When the coronavirus (COVID-19) pandemic first struck America back in Jan. 2020, no one knew how long the virus would affect the country. A year later, the U.S. economy is still struggling to recover.
Even the trucking industry is still hard-hit by the pandemic, with truckers lamenting the skyrocketing gas prices that affect their bread and butter.
Gas prices have increased dramatically
According to Lee Klass, a 73-year-old long-haul trucker with 50 years of experience, the cost of doing his job “spiked dramatically” by mid-May this year. Klass drives a Freightliner truck. And while he’s not transporting gasoline, his livelihood is also affected by gas shortages and higher prices following the Colonial Pipeline cyberattack.
Last May 7, Colonial Pipeline’s IT network was attacked by Russian-based cybercriminals. The attack crippled fuel deliveries throughout the East Coast.
At a recent hearing, CEO Joseph Blount Jr. told a Senate committee that the company paid a $5 million ransom a day after the cyberattack. Blount revealed that one employee discovered a ransom note on a system in the IT network.
According to the note, the hackers had “exfiltrated” material from Colonial Pipeline’s shared internal drive. They demanded an estimated $5 million in exchange for the stolen files.
The company was attacked by a ransomware program created by DarkSide, a cybercriminal group believed to have headquarters in Russia. Blount added that after the ransom note was found, the employee told a supervisor. Higher-ups then decided to shut down the entire pipeline immediately.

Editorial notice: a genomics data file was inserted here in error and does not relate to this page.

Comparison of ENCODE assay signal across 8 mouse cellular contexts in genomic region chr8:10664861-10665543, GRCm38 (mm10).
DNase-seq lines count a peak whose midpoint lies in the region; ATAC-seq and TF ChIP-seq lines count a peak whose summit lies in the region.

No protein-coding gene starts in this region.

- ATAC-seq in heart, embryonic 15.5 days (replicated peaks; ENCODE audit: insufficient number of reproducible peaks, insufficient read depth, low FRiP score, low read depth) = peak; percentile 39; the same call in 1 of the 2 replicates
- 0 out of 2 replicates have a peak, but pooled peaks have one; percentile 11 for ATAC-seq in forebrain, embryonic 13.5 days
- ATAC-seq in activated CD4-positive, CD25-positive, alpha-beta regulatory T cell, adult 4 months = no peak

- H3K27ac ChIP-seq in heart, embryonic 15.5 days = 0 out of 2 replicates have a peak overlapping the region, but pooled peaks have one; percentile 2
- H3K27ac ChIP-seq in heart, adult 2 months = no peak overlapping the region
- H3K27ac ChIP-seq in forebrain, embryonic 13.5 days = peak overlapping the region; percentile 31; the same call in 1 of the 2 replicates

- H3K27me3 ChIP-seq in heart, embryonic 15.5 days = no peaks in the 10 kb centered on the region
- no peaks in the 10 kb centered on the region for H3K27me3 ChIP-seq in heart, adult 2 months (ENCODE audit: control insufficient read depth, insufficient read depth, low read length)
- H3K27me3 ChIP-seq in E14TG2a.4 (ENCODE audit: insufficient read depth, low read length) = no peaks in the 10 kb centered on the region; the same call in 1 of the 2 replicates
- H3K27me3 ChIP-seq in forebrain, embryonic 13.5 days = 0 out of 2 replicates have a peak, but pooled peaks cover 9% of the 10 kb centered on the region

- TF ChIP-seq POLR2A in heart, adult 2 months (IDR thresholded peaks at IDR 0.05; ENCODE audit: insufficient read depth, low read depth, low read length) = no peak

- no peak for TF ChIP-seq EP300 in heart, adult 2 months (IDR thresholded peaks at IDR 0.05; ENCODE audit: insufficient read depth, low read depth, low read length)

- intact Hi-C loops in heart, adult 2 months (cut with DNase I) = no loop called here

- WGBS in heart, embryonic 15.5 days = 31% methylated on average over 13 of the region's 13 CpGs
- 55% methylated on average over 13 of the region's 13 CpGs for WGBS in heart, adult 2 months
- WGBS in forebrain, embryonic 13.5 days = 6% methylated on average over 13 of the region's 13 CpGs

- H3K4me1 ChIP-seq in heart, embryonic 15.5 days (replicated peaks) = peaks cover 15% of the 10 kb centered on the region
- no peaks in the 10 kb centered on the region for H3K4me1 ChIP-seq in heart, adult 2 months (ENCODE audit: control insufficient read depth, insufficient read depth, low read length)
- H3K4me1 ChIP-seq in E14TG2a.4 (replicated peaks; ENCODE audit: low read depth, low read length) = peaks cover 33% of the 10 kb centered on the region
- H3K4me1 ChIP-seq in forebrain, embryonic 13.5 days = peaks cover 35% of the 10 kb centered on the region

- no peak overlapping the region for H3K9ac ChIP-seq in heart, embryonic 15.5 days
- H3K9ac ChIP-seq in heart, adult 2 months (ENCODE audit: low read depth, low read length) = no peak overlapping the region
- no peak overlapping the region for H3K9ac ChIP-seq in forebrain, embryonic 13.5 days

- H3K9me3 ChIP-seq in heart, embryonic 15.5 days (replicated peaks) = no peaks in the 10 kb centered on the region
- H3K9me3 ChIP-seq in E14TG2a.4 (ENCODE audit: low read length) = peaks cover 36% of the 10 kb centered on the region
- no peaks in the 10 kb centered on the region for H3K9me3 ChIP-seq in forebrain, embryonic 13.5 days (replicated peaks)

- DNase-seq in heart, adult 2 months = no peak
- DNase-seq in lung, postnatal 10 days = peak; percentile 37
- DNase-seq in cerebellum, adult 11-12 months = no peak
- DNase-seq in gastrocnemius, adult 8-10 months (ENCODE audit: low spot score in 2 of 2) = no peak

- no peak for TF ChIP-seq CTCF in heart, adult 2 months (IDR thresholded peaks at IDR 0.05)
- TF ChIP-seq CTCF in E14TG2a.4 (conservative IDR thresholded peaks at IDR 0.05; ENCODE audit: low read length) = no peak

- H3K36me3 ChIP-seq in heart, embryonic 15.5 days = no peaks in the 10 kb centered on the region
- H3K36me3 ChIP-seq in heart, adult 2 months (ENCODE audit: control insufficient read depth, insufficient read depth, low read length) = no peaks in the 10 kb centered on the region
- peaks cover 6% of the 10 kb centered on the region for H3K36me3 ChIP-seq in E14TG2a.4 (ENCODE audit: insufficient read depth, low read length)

Klass is now paying $3.60 a gallon, a significant increase from the usual $2.50 to $3 a gallon he paid in the early days of the pandemic. While there’s nothing he can do about the price of gas, Klass shared that he’s worried. Once gas reaches $4 a gallon, he’ll be shelling out at least $1,000 to fill up a 240-gallon tank. Klass drives long hours daily, and if he has to travel across the country in his truck, he needs about three fill-ups from the west coast to the east coast.
The increase in gas prices has complicated what was already considered a difficult job. The trucking industry requires long hours and has a comparatively higher turnover. It’s also an essential circulatory system for America’s economy as it transports consumer goods to and from warehouses before they finally make their way to consumers’ homes.
As the nation tries to recover from the pandemic recession, truck drivers have an important role in “ensuring continued consumer spending,” which contributes to about 70% percent of the country’s economic growth. Even temporary price increases and gas shortages are significant hurdles for truckers who deliver goods. (Related: Gasoline prices in California approaching $4 per gallon.)
While consumers purchase more products, the economy needs more truck drivers to address current gasoline shortages. Tommy Forrister has been a trucker for 22 years and he transports gasoline for Morgan and Hunt Oil Company in Rome, Ga. Every night he drives home to his family in Cedartown, south of Rome. But the current gas shortage has lengthened his workday. Forrister now has to work 14 hours a day and he’s often stuck in long lines as he refuels. The wait time varies from 30 minutes to two hours, depending on how many truckers have arrived before him.
Other drivers are worried that the gas crisis could aggravate the overall shortage for some truck drivers, especially tanker drivers and those making local trips.